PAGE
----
¶ 26 Even while the servicer acts on Freddie Mac's behalf to hold the note, to seek to modify the note, and to foreclose on the note, Freddie Mac still owns the note. As the note owner, Freddie Mac remains entitled to “the ultimate economic benefit of payments on the note.” Amicus Br. at 3. Thus, the monthly note payments or the proceeds of a foreclosure sale flow to Freddie Mac, less the servicer's fee. Freddie Mac in turn has arrangements where it provides its trustees of pools of mortgagebacked securities with the funds so that the trustee may pay the investors in mortgage-backed securities.
¶ 27 Freddie Mac's practice of splitting note ownership from note enforcement is at the heart of this case. Freddie Mac owns Brown's note. At the same time, a servicer, M & T Bank, holds the note and is entitled to enforce it. As we will describe below, Washington's Uniform Commercial Code (UCC) authorizes this division of note ownership from note enforcement.
3. The Rights of Note Holders and Note Owners under the UCC
¶ 28 A promissory note evidencing a home loan is often a negotiable instrument, making article 3 of the UCC applicable. RCW 62A.3–102. The promissory note at issue in this case is a negotiable instrument governed by article 3 of the UCC.3
¶ 29 Under the UCC, promissory notes embrace two sets of rights. The first set of rights is held by the “person entitled to enforce” the note, a legal term of art commonly referred to as “PETE” status. See RCW 62A.3–301 (definition). The second set of rights is ownership of the note. The owner has the right to the economic benefits of the note, such as monthly mortgage payments and foreclosure proceeds. The PETE and the owner of the note can be the same entity, but they can also be different entities. The Permanent Editorial Board for the UCC recently issued an authoritative report on this distinction. See Permanent Editorial Bd. for UCC, Application of the Uniform Commercial Code to Selected Issues Relating to Mortgage Notes (2011) (UCC Report on Mortgage Notes), http://www.uniformlaws.org/Shared/Committees_Materials/PEBUCC/ PEB_Report_111411.pdf.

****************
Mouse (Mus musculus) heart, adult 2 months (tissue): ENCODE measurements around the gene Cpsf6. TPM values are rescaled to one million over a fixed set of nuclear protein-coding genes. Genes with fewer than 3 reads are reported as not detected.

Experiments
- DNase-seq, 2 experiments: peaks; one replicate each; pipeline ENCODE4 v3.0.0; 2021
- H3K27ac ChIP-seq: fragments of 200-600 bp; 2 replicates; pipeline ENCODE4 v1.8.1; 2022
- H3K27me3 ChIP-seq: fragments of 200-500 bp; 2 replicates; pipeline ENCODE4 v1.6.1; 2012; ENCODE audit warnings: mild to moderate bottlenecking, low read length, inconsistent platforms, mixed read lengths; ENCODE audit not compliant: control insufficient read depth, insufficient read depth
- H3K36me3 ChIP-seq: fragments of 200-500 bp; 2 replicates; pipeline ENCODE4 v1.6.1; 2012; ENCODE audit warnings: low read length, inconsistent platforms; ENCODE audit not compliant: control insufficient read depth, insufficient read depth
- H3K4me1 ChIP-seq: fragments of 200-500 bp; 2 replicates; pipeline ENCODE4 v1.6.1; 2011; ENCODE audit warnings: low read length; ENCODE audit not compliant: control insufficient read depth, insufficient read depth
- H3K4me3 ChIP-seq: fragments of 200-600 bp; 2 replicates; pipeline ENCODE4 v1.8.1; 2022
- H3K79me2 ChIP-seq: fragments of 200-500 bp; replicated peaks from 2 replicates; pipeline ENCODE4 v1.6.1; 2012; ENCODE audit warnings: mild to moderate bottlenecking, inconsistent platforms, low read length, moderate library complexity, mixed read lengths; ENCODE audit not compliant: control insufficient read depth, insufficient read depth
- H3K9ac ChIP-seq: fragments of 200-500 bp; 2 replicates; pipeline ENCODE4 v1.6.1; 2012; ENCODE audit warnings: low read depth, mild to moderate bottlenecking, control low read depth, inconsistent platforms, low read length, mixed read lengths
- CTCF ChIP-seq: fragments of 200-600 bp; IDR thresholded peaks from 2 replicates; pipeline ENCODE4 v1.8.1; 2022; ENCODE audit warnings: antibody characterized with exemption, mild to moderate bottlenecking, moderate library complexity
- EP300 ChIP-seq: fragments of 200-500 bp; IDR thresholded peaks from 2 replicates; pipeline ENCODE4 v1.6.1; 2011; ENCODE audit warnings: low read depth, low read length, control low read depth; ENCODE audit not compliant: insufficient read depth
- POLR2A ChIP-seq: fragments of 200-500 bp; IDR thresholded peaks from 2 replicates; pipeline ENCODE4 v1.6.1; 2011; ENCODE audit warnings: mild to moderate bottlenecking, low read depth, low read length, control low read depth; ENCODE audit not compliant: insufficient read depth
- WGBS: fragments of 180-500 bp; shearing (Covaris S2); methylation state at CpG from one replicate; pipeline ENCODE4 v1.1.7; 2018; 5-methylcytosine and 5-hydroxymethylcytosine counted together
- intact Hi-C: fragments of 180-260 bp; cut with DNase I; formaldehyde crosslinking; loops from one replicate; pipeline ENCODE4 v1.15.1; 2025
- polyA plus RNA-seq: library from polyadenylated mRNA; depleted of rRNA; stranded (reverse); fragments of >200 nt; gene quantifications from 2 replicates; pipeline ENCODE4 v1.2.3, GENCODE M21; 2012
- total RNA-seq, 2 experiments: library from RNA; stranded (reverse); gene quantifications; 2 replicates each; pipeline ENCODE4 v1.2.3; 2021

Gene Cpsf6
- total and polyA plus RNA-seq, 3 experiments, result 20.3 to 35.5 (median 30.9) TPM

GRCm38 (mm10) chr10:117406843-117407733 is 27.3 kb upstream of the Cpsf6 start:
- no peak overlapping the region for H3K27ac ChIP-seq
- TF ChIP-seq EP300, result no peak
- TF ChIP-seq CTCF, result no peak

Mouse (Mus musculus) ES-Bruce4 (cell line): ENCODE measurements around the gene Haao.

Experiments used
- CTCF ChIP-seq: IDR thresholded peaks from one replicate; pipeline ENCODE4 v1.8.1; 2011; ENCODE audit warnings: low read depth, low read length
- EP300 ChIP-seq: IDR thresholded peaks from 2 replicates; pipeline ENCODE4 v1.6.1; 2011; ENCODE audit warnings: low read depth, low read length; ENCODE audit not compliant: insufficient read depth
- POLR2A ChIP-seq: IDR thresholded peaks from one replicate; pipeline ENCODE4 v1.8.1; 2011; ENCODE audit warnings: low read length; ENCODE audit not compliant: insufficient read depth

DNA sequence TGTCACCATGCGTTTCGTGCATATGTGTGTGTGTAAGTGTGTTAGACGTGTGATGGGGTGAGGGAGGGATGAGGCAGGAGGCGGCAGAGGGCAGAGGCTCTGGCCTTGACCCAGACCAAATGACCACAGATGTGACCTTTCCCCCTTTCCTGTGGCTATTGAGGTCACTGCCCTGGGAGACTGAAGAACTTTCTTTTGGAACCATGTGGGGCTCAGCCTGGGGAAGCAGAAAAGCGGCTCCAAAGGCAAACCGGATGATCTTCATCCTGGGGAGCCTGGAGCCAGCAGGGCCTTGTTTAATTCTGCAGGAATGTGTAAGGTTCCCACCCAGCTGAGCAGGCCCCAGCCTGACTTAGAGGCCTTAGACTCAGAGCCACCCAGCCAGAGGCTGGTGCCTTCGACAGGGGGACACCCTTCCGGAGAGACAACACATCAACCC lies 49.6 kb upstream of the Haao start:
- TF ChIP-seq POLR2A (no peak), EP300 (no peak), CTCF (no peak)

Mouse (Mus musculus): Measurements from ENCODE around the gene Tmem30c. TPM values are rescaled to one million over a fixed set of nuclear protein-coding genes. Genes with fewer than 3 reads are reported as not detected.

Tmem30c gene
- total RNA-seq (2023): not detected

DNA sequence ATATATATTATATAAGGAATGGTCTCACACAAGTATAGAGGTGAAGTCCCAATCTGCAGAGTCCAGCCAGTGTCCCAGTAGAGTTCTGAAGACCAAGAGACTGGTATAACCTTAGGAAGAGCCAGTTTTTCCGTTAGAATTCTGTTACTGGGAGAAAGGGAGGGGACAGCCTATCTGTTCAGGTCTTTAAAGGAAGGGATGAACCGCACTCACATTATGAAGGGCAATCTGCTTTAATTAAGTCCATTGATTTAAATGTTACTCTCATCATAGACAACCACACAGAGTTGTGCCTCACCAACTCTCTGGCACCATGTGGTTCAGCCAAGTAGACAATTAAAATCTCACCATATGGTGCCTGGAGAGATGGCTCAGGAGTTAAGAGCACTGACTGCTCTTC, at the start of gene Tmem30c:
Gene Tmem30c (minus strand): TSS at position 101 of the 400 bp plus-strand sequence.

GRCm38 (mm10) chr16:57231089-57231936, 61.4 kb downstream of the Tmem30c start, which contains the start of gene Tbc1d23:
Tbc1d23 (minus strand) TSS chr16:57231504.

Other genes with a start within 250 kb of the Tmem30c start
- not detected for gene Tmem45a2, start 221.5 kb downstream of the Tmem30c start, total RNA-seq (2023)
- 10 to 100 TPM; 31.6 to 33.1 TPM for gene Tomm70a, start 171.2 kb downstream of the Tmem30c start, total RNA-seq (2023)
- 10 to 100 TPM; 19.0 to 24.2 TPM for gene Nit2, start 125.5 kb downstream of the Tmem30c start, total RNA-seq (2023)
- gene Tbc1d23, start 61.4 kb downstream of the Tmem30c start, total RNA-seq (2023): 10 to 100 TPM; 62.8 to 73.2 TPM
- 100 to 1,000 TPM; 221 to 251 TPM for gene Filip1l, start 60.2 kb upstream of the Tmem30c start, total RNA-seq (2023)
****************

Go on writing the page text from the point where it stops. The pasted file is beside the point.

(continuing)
¶ 30 Washington law defines a “person entitled to enforce an instrument,” or a PETE, as
(i) the holder of the instrument, (ii) a nonholder in possession of the instrument who has the rights of a holder, or (iii) a person not in possession of the instrument who is entitled to enforce the instrument pursuant to RCW 62A.3–309 or 62A.3–418(d).
RCW 62A.3–301. This statute also clarifies the relationship between PETE status and ownership status. It provides that a person need not own a note to be entitled to enforce the note:
A person may be a person entitled to enforce the instrument even though the person is not the owner of the instrument or is in wrongful possession of the instrument.
Id. (emphasis added).